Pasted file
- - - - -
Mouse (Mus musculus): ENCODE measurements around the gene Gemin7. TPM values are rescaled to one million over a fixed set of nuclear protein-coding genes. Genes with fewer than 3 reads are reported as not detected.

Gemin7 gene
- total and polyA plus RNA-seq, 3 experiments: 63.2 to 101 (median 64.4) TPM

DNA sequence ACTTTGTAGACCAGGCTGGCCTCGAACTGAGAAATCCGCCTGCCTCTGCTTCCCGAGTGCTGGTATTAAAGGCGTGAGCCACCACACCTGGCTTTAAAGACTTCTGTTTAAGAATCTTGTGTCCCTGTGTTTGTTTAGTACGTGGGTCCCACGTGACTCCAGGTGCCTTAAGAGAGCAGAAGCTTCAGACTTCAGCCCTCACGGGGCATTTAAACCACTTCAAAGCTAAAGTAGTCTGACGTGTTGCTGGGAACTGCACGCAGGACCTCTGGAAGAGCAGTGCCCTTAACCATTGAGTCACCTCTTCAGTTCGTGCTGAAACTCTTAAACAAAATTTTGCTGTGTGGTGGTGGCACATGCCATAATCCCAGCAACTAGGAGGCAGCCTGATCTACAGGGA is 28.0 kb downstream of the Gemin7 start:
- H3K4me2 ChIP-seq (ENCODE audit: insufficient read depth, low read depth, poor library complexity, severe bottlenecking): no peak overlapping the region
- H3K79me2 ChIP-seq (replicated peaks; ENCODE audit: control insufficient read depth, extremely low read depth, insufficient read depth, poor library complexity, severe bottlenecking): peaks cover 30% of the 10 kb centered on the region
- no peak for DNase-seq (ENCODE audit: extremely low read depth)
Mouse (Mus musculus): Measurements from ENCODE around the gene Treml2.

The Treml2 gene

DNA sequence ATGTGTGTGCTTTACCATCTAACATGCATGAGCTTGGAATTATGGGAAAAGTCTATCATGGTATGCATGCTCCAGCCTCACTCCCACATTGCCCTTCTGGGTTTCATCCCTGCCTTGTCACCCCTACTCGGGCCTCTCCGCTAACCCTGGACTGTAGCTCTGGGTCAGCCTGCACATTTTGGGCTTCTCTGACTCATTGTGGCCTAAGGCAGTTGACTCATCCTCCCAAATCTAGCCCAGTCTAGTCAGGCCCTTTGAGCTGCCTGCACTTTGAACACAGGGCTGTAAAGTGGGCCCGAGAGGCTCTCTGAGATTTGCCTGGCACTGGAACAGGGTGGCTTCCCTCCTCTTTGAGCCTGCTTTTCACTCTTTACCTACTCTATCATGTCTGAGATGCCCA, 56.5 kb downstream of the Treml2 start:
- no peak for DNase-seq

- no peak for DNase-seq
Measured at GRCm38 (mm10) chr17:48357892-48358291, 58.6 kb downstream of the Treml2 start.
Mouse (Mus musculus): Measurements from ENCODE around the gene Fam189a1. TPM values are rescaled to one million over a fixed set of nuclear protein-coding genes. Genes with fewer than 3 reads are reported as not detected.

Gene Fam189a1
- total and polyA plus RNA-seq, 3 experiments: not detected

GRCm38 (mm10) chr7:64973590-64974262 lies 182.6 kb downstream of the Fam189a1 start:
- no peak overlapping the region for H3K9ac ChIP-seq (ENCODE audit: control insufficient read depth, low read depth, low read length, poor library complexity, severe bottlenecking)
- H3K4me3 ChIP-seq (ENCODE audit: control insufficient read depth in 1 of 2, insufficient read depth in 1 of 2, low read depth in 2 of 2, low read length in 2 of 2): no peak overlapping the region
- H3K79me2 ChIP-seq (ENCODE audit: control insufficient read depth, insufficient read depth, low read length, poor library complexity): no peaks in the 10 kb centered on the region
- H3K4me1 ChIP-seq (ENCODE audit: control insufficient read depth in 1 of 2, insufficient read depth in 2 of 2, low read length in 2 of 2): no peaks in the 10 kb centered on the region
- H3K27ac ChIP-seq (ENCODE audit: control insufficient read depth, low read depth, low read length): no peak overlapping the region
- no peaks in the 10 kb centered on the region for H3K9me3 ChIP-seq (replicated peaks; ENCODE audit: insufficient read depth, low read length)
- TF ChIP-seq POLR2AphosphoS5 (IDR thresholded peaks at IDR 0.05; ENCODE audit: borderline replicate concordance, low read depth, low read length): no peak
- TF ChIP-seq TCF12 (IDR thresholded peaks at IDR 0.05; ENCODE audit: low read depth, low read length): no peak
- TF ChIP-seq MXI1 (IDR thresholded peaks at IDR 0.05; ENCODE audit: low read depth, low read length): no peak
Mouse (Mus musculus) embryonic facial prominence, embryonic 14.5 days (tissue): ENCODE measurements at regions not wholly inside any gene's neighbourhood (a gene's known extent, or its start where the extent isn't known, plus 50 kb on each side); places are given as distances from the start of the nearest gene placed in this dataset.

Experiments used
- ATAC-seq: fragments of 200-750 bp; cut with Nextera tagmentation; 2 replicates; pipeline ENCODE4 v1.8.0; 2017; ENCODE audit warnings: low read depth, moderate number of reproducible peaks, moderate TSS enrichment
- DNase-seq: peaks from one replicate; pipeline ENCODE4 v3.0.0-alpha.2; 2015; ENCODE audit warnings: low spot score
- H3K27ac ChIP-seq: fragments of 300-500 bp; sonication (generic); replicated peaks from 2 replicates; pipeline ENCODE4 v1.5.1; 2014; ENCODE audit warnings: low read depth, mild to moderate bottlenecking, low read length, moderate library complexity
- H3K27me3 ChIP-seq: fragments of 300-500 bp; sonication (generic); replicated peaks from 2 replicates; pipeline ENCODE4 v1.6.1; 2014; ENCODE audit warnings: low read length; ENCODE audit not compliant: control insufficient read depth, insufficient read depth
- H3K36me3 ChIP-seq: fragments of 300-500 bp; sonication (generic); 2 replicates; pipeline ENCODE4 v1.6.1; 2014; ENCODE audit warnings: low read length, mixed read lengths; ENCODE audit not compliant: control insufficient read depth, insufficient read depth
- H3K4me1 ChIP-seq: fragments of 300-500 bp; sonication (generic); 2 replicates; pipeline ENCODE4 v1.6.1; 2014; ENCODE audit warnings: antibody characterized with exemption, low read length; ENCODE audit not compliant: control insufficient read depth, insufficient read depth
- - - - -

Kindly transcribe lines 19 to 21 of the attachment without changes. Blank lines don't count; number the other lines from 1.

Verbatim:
- H3K4me3 ChIP-seq (ENCODE audit: control insufficient read depth in 1 of 2, insufficient read depth in 1 of 2, low read depth in 2 of 2, low read length in 2 of 2): no peak overlapping the region
- H3K79me2 ChIP-seq (ENCODE audit: control insufficient read depth, insufficient read depth, low read length, poor library complexity): no peaks in the 10 kb centered on the region
- H3K4me1 ChIP-seq (ENCODE audit: control insufficient read depth in 1 of 2, insufficient read depth in 2 of 2, low read length in 2 of 2): no peaks in the 10 kb centered on the region